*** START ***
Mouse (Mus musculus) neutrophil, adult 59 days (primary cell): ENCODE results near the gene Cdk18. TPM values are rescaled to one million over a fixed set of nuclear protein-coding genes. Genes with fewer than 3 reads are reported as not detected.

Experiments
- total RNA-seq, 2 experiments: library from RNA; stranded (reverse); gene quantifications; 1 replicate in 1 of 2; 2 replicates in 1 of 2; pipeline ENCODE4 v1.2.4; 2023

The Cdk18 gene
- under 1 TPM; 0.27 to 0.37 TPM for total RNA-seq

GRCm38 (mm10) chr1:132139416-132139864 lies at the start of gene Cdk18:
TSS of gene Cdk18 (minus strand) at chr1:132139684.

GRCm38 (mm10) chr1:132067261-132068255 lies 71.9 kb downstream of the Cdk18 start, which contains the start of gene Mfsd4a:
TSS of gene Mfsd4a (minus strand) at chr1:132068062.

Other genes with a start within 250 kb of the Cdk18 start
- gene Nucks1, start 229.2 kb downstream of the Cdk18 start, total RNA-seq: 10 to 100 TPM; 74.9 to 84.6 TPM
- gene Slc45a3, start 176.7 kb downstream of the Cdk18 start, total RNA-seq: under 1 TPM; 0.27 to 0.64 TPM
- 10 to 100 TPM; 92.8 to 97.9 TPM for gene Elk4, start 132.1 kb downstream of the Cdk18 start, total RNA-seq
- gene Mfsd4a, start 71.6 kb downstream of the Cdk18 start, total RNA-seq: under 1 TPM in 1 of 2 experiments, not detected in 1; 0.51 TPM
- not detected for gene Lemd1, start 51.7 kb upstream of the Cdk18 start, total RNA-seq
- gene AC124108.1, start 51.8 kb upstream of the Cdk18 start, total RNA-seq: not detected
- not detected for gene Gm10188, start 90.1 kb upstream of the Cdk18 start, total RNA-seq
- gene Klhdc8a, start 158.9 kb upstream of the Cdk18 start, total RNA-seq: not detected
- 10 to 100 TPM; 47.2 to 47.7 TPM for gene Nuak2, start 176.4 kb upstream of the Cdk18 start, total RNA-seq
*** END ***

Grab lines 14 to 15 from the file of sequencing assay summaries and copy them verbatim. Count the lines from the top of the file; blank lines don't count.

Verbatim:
- gene Mfsd4a, start 71.6 kb downstream of the Cdk18 start, total RNA-seq: under 1 TPM in 1 of 2 experiments, not detected in 1; 0.51 TPM
- not detected for gene Lemd1, start 51.7 kb upstream of the Cdk18 start, total RNA-seq